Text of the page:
Career Development and Guidance Programs across Cultures: The Gap between Policies and Practices

By Goodman, Jane; Hansen, Sunny | Career Development Quarterly, September 2005 | Go to article overview

Career Development and Guidance Programs across Cultures: The Gap between Policies and Practices


Goodman, Jane, Hansen, Sunny, Career Development Quarterly


The authors summarize the presentations and discussions contributed to the symposium International Perspectives on Career Development by members of Group 5, who considered the topic of the structure and organization of career development programs in different nations. A capsule picture of the national setting, primary goals, components, objectives, and implementation strategies is presented. Papers fell largely into 4 categories: national programs with several components; large, but more specific programs, serving a national population; smaller programs serving diverse populations; and focused programs. One theme emerged strongly from virtually every presentation: There is a gap, often profound, between policy or vision and reality. Although every nation about which participants heard had laudable policies and had made genuine attempts to assist its people with life career development, many individuals do not have access to quality, or even any, services.

Group 5's focus in the symposium organized by the International Association for Educational and Vocational Guidance and the National Career Development Association was the structure and organization of career development programs in different nations. The planning committee described the group's focus in this way:

There are large differences in the way in which career development provisions are made available among countries and regions. These structures have considerable influence on what the guidance practitioners can do and how it has to be done. The impact on the efficiency and outcome of certain techniques and methodologies is related to these structures and the policies, legislation, or other factors that shape such structures. Developing a comprehensive view of the structures in which programs of career development function may increase international understanding of why guidance methodology IS often different across settings and nations.

The group's chairperson pointed out that it is difficult to discuss the structure and organization of career guidance programs without saying something about the context in which programs are being developed. With this in mind, participants were asked to provide a capsule picture of the national setting, along with the definition of career guidance being used in each country. They also were asked to describe the primary goals, components, objectives, and implementation strategies. Additional information about context included describing primary populations, a brief history of career guidance in their country, and the theoretical framework used, if any. They were also invited to share information about program funding; involvement of government, business, and industry; and the training available to career service providers.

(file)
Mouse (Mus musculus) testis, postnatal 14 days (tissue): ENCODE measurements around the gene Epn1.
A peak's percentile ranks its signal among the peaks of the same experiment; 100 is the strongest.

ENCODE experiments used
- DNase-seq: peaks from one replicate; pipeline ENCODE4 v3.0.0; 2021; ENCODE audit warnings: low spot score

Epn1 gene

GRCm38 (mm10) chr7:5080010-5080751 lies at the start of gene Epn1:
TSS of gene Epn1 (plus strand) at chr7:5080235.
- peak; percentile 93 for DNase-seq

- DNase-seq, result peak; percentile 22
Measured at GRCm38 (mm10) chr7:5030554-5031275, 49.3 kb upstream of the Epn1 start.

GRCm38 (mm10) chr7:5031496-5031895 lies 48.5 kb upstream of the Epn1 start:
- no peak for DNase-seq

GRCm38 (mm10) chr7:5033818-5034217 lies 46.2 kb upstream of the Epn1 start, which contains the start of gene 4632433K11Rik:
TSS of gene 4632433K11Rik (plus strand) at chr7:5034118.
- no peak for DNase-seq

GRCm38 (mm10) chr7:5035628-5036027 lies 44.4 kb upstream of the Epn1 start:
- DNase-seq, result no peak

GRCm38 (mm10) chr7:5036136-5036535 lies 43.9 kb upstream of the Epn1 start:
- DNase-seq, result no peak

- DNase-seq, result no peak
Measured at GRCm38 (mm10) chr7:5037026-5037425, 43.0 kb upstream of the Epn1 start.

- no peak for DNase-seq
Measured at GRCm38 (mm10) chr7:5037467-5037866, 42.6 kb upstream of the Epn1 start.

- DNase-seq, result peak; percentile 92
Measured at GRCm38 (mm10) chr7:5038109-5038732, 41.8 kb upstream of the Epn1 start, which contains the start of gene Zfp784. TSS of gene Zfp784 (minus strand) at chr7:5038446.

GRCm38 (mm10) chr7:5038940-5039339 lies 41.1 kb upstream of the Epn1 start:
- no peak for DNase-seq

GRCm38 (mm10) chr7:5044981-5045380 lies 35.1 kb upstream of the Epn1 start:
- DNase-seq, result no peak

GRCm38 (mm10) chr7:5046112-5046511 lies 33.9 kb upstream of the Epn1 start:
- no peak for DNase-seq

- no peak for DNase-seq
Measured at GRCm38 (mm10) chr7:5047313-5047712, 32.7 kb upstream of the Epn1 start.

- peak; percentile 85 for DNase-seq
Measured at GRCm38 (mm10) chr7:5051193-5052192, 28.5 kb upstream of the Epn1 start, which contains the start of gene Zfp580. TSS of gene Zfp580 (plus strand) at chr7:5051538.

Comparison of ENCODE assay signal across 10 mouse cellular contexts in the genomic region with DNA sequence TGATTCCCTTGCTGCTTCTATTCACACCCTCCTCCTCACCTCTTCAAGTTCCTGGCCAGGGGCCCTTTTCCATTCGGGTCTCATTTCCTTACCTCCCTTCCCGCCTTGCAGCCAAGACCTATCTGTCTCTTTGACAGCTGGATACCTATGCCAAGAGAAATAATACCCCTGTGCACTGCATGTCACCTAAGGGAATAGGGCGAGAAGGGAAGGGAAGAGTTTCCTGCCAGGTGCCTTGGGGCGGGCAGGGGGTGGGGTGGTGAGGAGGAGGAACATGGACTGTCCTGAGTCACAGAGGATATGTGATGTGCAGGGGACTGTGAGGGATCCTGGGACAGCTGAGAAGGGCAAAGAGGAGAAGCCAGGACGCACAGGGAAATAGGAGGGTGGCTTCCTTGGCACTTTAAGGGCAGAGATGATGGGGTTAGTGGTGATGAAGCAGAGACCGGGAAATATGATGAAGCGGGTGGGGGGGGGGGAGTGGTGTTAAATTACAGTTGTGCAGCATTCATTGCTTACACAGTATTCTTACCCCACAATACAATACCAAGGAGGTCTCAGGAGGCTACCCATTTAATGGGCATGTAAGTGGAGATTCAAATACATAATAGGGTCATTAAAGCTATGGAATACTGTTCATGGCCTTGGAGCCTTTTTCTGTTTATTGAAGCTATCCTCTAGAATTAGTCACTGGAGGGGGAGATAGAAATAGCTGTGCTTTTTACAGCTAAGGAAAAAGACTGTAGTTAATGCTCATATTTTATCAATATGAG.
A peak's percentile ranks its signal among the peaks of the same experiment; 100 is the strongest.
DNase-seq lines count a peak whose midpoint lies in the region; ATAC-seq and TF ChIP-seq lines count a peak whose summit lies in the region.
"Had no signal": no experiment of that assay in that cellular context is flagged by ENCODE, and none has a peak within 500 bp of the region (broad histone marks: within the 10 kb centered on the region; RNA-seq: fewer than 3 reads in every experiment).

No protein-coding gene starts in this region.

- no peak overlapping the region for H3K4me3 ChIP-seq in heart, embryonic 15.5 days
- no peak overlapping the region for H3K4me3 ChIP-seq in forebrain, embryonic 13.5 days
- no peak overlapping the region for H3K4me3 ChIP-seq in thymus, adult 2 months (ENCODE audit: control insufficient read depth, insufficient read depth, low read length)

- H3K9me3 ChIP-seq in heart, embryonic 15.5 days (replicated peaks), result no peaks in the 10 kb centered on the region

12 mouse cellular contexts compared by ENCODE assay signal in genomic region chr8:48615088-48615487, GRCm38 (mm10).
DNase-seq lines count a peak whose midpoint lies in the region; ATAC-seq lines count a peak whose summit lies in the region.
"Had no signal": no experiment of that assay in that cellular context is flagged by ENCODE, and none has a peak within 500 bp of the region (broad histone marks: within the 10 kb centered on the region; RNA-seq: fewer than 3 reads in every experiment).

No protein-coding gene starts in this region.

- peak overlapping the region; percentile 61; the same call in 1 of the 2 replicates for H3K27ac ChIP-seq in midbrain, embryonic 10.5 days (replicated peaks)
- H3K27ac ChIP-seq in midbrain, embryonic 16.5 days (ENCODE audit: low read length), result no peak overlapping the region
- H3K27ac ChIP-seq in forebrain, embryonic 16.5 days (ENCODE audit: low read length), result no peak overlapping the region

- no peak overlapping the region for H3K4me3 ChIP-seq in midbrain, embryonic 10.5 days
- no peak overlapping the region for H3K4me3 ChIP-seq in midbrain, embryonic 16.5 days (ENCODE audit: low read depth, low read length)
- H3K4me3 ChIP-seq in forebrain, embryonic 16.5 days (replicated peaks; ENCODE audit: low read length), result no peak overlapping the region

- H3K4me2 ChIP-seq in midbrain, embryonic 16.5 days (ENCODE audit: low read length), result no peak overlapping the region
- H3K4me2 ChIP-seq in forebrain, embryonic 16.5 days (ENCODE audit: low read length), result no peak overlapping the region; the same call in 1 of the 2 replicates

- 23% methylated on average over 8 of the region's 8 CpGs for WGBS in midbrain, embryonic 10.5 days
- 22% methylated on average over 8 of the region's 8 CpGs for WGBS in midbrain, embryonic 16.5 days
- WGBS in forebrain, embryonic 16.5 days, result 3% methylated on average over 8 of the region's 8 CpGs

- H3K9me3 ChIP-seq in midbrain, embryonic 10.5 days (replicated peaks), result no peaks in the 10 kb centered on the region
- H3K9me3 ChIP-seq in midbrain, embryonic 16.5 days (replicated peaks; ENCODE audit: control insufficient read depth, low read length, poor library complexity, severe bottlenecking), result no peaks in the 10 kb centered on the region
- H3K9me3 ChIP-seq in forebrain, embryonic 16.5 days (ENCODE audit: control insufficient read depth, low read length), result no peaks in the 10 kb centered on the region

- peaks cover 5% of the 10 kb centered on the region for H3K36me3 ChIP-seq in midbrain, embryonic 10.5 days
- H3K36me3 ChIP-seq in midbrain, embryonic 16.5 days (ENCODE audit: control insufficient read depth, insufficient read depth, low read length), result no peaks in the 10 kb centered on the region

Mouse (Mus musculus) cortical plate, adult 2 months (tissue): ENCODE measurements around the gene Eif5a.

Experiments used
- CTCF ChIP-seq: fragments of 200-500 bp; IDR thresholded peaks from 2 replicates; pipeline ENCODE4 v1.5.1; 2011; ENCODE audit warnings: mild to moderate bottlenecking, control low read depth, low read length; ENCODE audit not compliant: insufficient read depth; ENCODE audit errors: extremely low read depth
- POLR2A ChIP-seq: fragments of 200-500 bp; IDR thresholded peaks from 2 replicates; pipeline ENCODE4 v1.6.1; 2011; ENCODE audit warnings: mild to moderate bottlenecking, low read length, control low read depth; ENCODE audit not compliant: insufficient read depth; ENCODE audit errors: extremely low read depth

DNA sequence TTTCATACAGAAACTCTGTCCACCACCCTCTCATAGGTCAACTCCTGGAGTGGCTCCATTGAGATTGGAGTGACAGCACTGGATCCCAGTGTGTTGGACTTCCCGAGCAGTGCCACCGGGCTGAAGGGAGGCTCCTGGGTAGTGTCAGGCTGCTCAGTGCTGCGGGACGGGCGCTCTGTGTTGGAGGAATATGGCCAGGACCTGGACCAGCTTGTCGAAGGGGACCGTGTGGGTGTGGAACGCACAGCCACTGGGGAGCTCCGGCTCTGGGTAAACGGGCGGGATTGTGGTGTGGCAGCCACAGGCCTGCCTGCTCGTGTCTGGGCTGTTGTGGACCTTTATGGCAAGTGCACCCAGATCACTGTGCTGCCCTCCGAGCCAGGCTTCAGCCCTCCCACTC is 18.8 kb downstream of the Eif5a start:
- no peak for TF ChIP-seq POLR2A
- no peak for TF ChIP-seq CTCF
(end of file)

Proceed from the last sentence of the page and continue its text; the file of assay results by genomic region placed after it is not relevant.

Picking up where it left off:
Questions were raised about programs for specific populations, such as ethnic minorities, girls and women, persons with disabilities, and others. Another important question was on the effectiveness of programs and the methods used to evaluate them. Presenters were asked to describe how programs have changed over time. Because of time limitations and the differences in the stage of career development and guidance across countries, the speakers were not able to address all questions.

The papers presented fell largely into four categories: national programs with several components by country (e.g., Australia and the United States); large, but more specific programs, serving a national population (e.g., United Kingdom and Slovenia); smaller programs serving diverse populations (e.g., Torres Strait Islanders, Colombians, African Americans, and Finns); and focused programs such as career centers in China, lack of career counselor training programs in Japan, and adult programs that address gender issues of women and men in the United States.

Because of the nature of the group's topic, which was to learn about how the wide range of ways that nations are approaching the challenge of helping their citizens prepare for, find, and manage the transitions and decisions necessary in today's global world of work, the members of the group did not invest time in coming to conclusions. …

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